Summary from the inside cover: Whylah Falls is a mythic community in the heart of Black Nova Scotia, populated with larger-than-life characters: lovers, murderers and muses. George Elliott Clarke’s sensuous narrative sings with the rhythm of blues and gospel, spinning a complex, absorbing tale of unrequited love, earthy wisdom, devouring corruption and racial injustice. This is a rare and beautiful collection of poetry, as much in demand twenty years after its publication as it was when first released. It has inspired an acclaimed CBC-Radio drama, a popular stage play, and a feature film, One Heart Broken Into Song
Despite all of itsamazing credentials, I personally wasn’t sold on this book. Poetry is just not my thing, to be honest. BUT with that being said, it is an incredibly moving story. When I was reading this, it sort of reminded me a little bit about the books by Ellen Hopkins because they were somewhat formatted nonconventionally llike her poems do. The main difference is that this book uses a lot more poetic devices, which can throw you off if you’re not a fan of poetry.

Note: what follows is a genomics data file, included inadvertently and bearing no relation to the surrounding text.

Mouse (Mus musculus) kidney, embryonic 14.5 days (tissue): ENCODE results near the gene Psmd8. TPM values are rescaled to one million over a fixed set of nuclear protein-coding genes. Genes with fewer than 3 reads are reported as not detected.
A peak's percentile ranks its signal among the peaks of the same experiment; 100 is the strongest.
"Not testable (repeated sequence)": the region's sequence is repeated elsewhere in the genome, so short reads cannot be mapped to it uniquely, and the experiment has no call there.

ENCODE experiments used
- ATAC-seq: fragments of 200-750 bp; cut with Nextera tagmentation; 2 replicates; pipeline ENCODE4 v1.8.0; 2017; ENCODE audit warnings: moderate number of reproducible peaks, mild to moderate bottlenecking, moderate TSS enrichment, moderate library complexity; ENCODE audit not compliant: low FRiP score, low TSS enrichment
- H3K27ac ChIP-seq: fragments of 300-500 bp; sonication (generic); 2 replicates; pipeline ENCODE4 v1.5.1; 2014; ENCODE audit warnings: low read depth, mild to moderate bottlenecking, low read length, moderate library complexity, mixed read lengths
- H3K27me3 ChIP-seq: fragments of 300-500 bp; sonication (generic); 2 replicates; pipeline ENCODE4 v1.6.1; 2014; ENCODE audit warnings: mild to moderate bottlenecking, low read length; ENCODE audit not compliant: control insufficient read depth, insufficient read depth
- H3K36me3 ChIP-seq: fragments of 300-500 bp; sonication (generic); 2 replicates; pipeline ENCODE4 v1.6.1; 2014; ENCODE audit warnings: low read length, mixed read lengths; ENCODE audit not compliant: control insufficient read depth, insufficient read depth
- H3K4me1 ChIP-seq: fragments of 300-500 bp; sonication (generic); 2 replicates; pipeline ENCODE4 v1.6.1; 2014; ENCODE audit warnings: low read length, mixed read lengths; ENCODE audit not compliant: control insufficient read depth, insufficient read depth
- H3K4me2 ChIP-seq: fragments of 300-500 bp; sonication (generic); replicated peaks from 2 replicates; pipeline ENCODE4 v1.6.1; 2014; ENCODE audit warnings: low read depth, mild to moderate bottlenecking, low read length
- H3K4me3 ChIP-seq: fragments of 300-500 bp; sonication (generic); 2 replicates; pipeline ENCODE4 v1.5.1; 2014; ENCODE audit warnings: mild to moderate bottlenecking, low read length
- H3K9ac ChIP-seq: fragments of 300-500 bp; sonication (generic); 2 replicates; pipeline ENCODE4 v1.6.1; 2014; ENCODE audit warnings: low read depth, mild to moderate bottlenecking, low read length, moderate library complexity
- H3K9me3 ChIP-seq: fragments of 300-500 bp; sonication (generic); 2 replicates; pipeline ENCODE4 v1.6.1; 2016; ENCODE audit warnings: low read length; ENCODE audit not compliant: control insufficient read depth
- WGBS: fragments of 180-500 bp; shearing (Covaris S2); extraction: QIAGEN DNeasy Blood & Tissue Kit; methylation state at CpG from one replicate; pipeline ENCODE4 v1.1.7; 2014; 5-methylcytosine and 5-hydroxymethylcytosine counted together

The book is quite beautiful though. The pages are that nice thick kind with a rough, old feel to it. If you are interested in this book, the ONLY way you can read it is in its physical form – with all the different fonts and sizes on your kobo or ereader, it will be difficult to fully appreciate George Elliott Clarke’s poetic art form.
I give this book a 7/10. I personally don’t think this book deserves this grade, but I have to really stress that I seriously did not enjoy this. The plot line was fantastic though, and I think everyone should read books that deal with the effects of racism, because maybe it will change your own mind on the subject. The world needs authors like George Elliott Clarke that brings these issues to light, and I think he’s done an amazing job at it. AND he’s Canadian! So bonus right there!
What are your thoughts on this book?